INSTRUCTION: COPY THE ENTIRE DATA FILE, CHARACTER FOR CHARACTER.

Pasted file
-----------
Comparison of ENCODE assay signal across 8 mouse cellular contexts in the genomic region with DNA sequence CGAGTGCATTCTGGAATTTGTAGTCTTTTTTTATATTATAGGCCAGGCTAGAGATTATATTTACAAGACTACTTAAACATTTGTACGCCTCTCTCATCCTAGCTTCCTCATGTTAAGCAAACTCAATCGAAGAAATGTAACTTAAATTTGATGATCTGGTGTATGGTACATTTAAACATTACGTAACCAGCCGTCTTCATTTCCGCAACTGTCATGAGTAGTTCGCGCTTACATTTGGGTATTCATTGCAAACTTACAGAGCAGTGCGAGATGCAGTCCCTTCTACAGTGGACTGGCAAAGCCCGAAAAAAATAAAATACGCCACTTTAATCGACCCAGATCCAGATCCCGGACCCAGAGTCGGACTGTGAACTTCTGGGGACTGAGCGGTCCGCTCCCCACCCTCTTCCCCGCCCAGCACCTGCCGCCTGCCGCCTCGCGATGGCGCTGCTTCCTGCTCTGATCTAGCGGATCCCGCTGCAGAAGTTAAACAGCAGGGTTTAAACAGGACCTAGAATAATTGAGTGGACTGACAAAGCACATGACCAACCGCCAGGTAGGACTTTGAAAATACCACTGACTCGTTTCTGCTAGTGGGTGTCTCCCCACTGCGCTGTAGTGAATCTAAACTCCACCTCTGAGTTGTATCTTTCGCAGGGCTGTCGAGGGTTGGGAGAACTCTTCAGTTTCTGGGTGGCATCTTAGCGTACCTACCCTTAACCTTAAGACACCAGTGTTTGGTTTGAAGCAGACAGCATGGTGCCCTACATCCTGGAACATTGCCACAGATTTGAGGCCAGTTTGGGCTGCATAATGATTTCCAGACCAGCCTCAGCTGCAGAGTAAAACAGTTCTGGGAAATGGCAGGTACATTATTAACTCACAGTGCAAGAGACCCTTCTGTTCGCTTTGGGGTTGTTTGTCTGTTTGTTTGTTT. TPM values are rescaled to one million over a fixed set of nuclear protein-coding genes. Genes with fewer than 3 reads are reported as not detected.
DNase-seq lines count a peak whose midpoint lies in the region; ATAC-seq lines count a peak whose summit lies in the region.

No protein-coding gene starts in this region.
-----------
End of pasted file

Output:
Comparison of ENCODE assay signal across 8 mouse cellular contexts in the genomic region with DNA sequence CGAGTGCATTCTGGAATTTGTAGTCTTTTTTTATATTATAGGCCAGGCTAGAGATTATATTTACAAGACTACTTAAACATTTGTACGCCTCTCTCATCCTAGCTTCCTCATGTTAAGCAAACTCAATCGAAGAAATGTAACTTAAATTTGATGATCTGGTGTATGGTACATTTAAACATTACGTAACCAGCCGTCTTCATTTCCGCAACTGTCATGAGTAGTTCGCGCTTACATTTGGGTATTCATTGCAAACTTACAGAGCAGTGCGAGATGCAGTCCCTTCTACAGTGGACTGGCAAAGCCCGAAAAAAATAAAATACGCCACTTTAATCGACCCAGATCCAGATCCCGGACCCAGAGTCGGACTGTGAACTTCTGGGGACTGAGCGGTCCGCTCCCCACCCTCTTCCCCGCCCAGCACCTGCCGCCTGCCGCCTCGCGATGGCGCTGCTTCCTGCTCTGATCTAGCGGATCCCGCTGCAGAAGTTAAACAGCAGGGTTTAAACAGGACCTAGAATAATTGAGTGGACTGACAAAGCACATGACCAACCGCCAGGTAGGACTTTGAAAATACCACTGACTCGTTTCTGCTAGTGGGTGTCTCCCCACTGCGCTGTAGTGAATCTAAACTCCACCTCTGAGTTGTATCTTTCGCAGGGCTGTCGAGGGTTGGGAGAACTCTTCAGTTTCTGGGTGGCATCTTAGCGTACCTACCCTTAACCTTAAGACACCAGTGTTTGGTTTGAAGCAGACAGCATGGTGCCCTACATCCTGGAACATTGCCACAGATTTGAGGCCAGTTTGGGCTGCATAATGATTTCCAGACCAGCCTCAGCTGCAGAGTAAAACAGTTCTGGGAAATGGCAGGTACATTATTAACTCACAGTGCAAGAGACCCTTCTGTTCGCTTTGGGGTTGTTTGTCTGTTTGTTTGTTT. TPM values are rescaled to one million over a fixed set of nuclear protein-coding genes. Genes with fewer than 3 reads are reported as not detected.
DNase-seq lines count a peak whose midpoint lies in the region; ATAC-seq lines count a peak whose summit lies in the region.

No protein-coding gene starts in this region.